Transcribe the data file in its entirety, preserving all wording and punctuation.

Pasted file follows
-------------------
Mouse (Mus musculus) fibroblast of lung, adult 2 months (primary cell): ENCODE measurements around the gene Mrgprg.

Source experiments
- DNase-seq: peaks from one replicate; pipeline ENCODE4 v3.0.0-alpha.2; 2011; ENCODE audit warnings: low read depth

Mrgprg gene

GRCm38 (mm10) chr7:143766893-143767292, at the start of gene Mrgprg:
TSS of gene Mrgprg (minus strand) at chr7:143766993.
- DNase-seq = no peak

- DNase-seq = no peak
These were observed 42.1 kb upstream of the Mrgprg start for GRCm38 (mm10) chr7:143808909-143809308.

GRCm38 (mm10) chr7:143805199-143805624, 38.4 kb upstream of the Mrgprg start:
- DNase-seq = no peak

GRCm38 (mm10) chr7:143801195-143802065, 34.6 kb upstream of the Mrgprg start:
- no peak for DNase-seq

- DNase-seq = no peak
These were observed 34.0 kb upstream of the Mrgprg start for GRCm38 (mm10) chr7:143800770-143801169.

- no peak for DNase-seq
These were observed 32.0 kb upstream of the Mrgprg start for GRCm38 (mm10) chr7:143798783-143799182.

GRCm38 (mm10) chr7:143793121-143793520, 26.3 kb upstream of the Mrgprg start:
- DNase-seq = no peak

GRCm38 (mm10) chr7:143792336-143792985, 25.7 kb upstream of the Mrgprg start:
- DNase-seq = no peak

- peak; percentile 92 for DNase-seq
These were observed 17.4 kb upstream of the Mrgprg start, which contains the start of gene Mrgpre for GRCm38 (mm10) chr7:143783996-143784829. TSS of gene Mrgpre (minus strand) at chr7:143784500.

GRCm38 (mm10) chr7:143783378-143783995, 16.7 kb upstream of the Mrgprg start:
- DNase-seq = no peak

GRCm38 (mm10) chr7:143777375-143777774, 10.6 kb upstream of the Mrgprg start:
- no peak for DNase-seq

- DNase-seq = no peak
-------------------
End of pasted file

Mouse (Mus musculus) fibroblast of lung, adult 2 months (primary cell): ENCODE measurements around the gene Mrgprg.

Source experiments
- DNase-seq: peaks from one replicate; pipeline ENCODE4 v3.0.0-alpha.2; 2011; ENCODE audit warnings: low read depth

Mrgprg gene

GRCm38 (mm10) chr7:143766893-143767292, at the start of gene Mrgprg:
TSS of gene Mrgprg (minus strand) at chr7:143766993.
- DNase-seq = no peak

- DNase-seq = no peak
These were observed 42.1 kb upstream of the Mrgprg start for GRCm38 (mm10) chr7:143808909-143809308.

GRCm38 (mm10) chr7:143805199-143805624, 38.4 kb upstream of the Mrgprg start:
- DNase-seq = no peak

GRCm38 (mm10) chr7:143801195-143802065, 34.6 kb upstream of the Mrgprg start:
- no peak for DNase-seq

- DNase-seq = no peak
These were observed 34.0 kb upstream of the Mrgprg start for GRCm38 (mm10) chr7:143800770-143801169.

- no peak for DNase-seq
These were observed 32.0 kb upstream of the Mrgprg start for GRCm38 (mm10) chr7:143798783-143799182.

GRCm38 (mm10) chr7:143793121-143793520, 26.3 kb upstream of the Mrgprg start:
- DNase-seq = no peak

GRCm38 (mm10) chr7:143792336-143792985, 25.7 kb upstream of the Mrgprg start:
- DNase-seq = no peak

- peak; percentile 92 for DNase-seq
These were observed 17.4 kb upstream of the Mrgprg start, which contains the start of gene Mrgpre for GRCm38 (mm10) chr7:143783996-143784829. TSS of gene Mrgpre (minus strand) at chr7:143784500.

GRCm38 (mm10) chr7:143783378-143783995, 16.7 kb upstream of the Mrgprg start:
- DNase-seq = no peak

GRCm38 (mm10) chr7:143777375-143777774, 10.6 kb upstream of the Mrgprg start:
- no peak for DNase-seq

- DNase-seq = no peak